17 May 2002 Mediaprocessors in medical imaging for high performance and flexibility
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New high performance programmable processors, called mediaprocessors, have been emerging since the early 1990s for various digital media applications, such as digital TV, set-top boxes, desktop video conferencing, and digital camcorders. Modern mediaprocessors, e.g., TI's TMS320C64x and Hitachi/Equator Technologies MAP-CA, can offer high performance utilizing both instruction-level and data-level parallelism. During this decade, with continued performance improvement and cost reduction, we believe that the mediaprocessors will become a preferred choice in designing imaging and video systems due to their flexibility in incorporating new algorithms and applications via programming and faster-time-to-market. In this paper, we will evaluate the suitability of these mediaprocessors in medical imaging. We will review the core routines of several medical imaging modalities, such as ultrasound and DR, and present how these routines can be mapped to mediaprocessors and their resultant performance. We will analyze the architecture of several leading mediaprocessors. By carefully mapping key imaging routines, such as 2D convolution, unsharp masking, and 2D FFT, to the mediaprocessor, we have been able to achieve comparable (if not better) performance to that of traditional hardwired approaches. Thus, we believe that future medical imaging systems will benefit greatly from these advanced mediaprocessors, offering significantly increased flexibility and adaptability, reducing the time-to-market, and improving the cost/performance ratio compared to the existing systems while meeting the high computing requirements.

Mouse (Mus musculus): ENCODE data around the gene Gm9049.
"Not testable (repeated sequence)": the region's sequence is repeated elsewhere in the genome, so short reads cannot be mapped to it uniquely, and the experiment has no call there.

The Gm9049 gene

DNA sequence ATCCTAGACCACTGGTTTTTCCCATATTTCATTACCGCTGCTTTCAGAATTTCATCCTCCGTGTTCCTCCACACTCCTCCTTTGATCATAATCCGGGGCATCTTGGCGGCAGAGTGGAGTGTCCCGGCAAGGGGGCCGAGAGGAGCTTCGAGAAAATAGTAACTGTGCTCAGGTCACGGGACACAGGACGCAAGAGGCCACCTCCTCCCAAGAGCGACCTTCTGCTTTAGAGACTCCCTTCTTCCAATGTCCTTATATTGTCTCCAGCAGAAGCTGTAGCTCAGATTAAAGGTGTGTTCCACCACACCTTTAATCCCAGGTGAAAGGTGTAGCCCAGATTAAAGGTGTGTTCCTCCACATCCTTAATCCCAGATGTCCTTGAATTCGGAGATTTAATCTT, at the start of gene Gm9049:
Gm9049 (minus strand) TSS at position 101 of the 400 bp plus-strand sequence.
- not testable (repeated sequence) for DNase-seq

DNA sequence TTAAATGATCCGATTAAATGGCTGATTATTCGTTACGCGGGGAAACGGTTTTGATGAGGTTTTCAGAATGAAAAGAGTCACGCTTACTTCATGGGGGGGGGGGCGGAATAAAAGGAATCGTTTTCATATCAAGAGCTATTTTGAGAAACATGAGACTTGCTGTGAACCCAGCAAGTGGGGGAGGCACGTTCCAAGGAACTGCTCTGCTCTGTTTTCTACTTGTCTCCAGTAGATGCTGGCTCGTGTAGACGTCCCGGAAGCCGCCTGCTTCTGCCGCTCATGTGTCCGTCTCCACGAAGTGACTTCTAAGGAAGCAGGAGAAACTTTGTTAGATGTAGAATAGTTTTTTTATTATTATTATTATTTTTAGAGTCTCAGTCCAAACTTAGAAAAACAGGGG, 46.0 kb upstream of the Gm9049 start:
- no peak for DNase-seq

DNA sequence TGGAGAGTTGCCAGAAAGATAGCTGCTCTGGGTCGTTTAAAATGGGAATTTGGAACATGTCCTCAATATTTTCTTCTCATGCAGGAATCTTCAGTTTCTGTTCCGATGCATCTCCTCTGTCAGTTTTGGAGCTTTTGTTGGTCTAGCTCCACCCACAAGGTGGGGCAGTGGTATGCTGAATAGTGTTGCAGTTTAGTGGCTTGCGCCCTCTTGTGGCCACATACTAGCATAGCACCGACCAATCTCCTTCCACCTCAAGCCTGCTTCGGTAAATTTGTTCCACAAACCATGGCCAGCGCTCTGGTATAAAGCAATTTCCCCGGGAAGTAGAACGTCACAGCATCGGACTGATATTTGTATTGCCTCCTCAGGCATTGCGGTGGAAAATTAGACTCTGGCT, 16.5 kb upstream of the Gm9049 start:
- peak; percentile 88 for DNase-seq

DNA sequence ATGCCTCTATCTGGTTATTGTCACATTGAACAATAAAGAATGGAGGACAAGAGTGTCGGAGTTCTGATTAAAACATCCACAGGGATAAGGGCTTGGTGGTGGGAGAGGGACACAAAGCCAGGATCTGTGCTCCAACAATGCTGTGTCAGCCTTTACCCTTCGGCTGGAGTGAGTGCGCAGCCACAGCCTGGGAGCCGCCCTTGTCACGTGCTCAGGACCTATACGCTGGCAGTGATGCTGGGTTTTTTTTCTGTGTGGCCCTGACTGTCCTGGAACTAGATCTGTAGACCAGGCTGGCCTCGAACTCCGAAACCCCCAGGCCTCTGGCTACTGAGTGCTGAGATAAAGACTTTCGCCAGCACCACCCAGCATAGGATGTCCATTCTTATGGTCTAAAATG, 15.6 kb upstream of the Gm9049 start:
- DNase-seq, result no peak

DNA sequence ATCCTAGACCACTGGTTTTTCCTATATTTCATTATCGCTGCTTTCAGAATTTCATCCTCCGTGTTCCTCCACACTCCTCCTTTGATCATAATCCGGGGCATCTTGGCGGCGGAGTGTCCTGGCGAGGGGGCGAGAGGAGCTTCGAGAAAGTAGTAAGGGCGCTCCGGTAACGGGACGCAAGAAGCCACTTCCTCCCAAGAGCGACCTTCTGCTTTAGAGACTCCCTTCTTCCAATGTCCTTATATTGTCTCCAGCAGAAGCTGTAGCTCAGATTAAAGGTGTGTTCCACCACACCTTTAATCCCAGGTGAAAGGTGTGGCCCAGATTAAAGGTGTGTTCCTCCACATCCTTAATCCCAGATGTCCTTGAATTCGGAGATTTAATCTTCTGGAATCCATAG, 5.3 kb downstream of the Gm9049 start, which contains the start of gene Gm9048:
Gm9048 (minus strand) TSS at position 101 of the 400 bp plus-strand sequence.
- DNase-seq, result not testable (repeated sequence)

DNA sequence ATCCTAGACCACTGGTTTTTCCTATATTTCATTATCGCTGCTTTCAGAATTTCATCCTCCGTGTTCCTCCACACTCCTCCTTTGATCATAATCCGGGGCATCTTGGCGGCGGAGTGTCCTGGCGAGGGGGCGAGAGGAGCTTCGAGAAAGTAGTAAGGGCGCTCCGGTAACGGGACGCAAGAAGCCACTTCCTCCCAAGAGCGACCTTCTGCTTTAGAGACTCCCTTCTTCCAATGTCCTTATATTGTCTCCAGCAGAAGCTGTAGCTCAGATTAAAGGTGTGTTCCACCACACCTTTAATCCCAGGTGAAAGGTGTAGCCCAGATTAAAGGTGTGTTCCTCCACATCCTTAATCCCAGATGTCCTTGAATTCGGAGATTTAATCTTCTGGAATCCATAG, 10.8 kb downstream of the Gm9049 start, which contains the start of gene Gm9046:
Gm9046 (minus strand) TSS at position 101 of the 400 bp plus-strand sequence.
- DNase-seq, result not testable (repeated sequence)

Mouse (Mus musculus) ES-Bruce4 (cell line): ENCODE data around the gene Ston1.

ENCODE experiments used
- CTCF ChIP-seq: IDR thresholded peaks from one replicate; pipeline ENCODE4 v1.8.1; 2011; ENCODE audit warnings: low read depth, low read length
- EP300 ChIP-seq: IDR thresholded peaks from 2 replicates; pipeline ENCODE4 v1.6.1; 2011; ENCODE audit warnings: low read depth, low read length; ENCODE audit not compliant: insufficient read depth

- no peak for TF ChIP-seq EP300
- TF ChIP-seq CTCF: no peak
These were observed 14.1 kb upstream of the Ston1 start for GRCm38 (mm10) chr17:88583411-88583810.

© (2002) COPYRIGHT Society of Photo-Optical Instrumentation Engineers (SPIE). Downloading of the abstract is permitted for personal use only.
Ravi Managuli, Ravi Managuli, Yongmin Kim, Yongmin Kim, } "Mediaprocessors in medical imaging for high performance and flexibility", Proc. SPIE 4681, Medical Imaging 2002: Visualization, Image-Guided Procedures, and Display, (17 May 2002); doi: 10.1117/12.466966; https://doi.org/10.1117/12.466966


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